Oh, how simple it once was. With a perfectly rhythmic 4/4 snap of the fingers, a melodious whistle, and the line “How sweet it is, to be young and in love” we are off into the gorgeous doo-wop world of The Tymes’ “Wonderful Wonderful.” It is but one of the 17 tracks that make up So Much In Love, a killer collection of this vastly underrated five-piece group.
With doo-wop considered such an “ancient” form of rock ‘n’ roll, we tend to think of big names such as Frankie Lymon or Dion, if we think of the music at all. I guess it is just sort of the nature of the beast. Music is by definition disposable. Never more so than today with ringtones and iTunes, but I will save my rants about that for another column. What we have here is an amazing doo-wop group who are nearly forgotten today.
My personal connection is probably of little interest to anyone, but I think it provides a little context to my discovery of this fantastic group of vocalists. I am old enough to remember George Lucas’ first hit film, American Graffiti (1973). While being an undeniably excellent movie, I think that the soundtrack itself had an even bigger cultural impact. It went triple platinum, but more importantly (for me at least) it introduced me to music that was simply not played on the radio at all in 1973. Songs like “Why Do Fools Fall In Love,” and “Goodnight, Well It’s Time To Go,” just knocked me out.
In researching this piece, I was actually very surprised that The Tyme’s most famous track “So Much In Love” was not on the American Graffiti soundtrack at all. It certainly belonged there, but was not included for probably contractual reasons. I may as well finish my digression here by saying that “You Little Trustmaker” from 1974 was my introduction to The Tymes, and I was more than a little disappointed that that cut is not included on So Much In Love, again most likely for contractual reasons.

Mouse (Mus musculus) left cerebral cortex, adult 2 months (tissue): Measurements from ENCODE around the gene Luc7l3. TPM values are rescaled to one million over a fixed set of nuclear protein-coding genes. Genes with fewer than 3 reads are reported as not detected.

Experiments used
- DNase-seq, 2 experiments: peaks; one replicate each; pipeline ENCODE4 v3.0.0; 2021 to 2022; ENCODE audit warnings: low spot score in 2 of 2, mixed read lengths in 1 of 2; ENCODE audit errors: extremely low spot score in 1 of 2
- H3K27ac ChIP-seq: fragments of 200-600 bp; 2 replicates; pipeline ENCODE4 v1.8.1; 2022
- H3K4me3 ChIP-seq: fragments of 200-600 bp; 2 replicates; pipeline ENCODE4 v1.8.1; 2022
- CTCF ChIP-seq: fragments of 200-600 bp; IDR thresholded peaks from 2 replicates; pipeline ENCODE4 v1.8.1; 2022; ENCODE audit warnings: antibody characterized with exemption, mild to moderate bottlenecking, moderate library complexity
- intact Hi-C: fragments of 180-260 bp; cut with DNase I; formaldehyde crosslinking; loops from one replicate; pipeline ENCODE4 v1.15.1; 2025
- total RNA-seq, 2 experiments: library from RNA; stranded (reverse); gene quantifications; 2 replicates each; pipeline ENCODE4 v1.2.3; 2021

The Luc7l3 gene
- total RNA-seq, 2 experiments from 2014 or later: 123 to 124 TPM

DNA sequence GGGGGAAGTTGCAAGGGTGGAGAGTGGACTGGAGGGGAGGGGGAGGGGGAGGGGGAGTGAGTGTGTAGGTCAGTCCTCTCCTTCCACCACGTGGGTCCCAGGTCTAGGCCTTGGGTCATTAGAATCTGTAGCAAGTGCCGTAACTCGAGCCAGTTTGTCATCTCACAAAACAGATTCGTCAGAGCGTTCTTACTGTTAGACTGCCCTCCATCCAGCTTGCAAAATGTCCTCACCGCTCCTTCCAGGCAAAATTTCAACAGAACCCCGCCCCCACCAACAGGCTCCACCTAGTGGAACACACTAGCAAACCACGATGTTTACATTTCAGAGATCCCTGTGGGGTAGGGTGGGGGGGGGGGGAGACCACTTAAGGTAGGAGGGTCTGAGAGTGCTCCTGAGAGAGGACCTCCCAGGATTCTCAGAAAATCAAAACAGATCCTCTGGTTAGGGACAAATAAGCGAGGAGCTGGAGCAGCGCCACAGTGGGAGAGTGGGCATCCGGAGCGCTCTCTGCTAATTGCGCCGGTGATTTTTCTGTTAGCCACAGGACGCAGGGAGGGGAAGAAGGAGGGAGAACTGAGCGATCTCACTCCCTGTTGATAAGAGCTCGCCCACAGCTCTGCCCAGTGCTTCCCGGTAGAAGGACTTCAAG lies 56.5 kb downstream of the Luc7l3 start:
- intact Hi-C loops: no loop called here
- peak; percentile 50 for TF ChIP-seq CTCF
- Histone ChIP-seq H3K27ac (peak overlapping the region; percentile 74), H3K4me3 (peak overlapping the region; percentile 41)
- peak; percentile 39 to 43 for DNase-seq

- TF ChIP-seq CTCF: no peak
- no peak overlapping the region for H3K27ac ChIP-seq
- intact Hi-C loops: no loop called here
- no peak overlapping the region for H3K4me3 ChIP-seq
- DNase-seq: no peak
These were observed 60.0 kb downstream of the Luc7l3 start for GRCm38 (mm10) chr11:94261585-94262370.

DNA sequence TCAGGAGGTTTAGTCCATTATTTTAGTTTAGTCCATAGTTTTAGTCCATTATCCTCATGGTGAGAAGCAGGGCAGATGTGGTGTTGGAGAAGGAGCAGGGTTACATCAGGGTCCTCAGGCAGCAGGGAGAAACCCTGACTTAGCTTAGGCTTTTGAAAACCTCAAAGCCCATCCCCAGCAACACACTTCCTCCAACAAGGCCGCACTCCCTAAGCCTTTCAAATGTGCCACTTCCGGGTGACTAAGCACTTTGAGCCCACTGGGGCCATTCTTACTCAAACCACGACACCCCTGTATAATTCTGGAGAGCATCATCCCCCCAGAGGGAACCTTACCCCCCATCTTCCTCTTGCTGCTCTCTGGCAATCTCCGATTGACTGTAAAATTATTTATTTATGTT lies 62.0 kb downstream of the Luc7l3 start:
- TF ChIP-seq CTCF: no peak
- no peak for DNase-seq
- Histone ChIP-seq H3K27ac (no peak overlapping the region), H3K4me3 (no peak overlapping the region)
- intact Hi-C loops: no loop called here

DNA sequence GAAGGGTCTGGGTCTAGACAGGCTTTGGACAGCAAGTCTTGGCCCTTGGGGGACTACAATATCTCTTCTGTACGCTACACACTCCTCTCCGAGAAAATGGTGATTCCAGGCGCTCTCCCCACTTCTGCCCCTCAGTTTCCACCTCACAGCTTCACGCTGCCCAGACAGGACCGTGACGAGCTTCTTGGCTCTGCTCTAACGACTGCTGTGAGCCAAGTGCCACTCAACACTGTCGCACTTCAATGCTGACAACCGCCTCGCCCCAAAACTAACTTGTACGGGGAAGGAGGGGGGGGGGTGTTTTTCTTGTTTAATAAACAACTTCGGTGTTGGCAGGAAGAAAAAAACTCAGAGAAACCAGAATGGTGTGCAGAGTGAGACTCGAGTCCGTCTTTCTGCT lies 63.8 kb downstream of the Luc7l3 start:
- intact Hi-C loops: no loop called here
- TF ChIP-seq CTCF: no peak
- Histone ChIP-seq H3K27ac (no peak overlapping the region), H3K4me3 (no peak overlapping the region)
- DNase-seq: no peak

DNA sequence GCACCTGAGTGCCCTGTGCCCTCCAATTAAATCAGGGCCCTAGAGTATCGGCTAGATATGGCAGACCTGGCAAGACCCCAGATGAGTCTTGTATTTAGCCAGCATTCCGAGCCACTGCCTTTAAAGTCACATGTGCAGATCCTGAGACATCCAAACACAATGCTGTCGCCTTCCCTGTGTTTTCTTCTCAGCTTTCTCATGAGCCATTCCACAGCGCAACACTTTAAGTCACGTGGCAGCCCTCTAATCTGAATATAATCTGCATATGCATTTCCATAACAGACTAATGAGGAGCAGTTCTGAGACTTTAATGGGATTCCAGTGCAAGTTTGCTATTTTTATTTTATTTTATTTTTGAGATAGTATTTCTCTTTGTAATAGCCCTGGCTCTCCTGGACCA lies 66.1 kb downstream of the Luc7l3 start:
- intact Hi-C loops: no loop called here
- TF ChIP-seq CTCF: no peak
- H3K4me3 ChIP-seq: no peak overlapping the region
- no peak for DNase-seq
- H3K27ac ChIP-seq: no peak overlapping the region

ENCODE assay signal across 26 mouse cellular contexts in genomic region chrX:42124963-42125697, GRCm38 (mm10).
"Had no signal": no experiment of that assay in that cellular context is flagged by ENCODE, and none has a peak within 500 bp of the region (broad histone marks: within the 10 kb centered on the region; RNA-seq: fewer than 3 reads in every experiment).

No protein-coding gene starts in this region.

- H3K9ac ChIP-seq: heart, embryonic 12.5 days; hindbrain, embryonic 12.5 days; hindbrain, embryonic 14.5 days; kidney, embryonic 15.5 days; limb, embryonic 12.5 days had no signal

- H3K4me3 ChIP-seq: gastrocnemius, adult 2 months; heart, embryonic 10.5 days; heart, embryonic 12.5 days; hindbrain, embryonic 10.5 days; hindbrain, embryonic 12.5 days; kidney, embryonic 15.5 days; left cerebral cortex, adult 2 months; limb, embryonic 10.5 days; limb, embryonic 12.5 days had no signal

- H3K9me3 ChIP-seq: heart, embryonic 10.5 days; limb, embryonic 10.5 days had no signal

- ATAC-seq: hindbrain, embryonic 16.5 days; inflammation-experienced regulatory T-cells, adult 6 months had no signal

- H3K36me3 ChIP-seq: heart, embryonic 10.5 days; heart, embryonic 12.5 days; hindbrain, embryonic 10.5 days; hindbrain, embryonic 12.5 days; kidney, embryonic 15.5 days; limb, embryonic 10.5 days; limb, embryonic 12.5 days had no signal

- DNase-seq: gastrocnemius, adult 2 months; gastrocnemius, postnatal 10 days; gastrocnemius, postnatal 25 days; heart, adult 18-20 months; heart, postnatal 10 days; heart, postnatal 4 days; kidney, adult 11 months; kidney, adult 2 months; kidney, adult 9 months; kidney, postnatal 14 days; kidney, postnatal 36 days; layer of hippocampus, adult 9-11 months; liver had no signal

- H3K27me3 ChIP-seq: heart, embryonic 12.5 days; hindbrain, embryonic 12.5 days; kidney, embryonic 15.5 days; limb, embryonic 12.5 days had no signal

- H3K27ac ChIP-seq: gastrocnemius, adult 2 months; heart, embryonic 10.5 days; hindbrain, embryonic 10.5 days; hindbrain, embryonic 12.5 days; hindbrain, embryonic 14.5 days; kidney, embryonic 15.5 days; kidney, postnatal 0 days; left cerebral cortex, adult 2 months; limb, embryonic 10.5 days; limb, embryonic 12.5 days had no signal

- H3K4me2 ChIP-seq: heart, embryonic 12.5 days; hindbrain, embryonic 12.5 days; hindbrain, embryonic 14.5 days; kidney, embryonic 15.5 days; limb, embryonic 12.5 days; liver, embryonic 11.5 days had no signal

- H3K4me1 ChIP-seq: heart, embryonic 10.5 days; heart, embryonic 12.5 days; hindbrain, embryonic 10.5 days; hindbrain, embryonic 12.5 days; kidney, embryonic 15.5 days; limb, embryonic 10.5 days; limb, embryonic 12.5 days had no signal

Be that as it may though, these 17 tracks (including the five “bonus” cuts) are wonderful. There is an indescribable magic to songs like “Almost,” “My Summer Love,” and their version of “The Twelfth Of Never” that is simply a lost art.
The Tymes knew exactly who they were, and even though some thought was obviously put into the arrangements – there was no question as to how the finished product would sound. The adjective “magnificent” is the one that comes to mind here. Certainly great care was taken to preserve the original tapes, and to remaster them – but the performances were spot-on.
It may seem strange to evoke Frank Zappa to wrap up a piece about The Tymes, but I find it fascinating that directly after his scathing indictment of the hippie culture with We’re Only In It For The Money, he recorded a loving tribute to doo-wop titled Cruising With Ruben And The Jets. He understood (and loved the form) unconditionally.
Whether or not Zappa’s respect of this type of music makes any difference to you is probably irrelevant, but I found it interesting. In the end, the doo-wop of The Tymes is a nearly perfect introduction to this style of music. I think that for music fans who have never really been exposed to the music they will be pleasantly surprised at just how fascinating it is. Although So Much In Love will probably be greeted as little more than your parents’ (or grandparents’) music – and geared towards the nostalgia market, I think that is a shame.
Hearing the blends of vocals, and arrangements of The Tymes is revelatory. They had something very special, and for those who occasionally like to take a chance on something “different” – this is one rewarding CD.Powered by Sidelines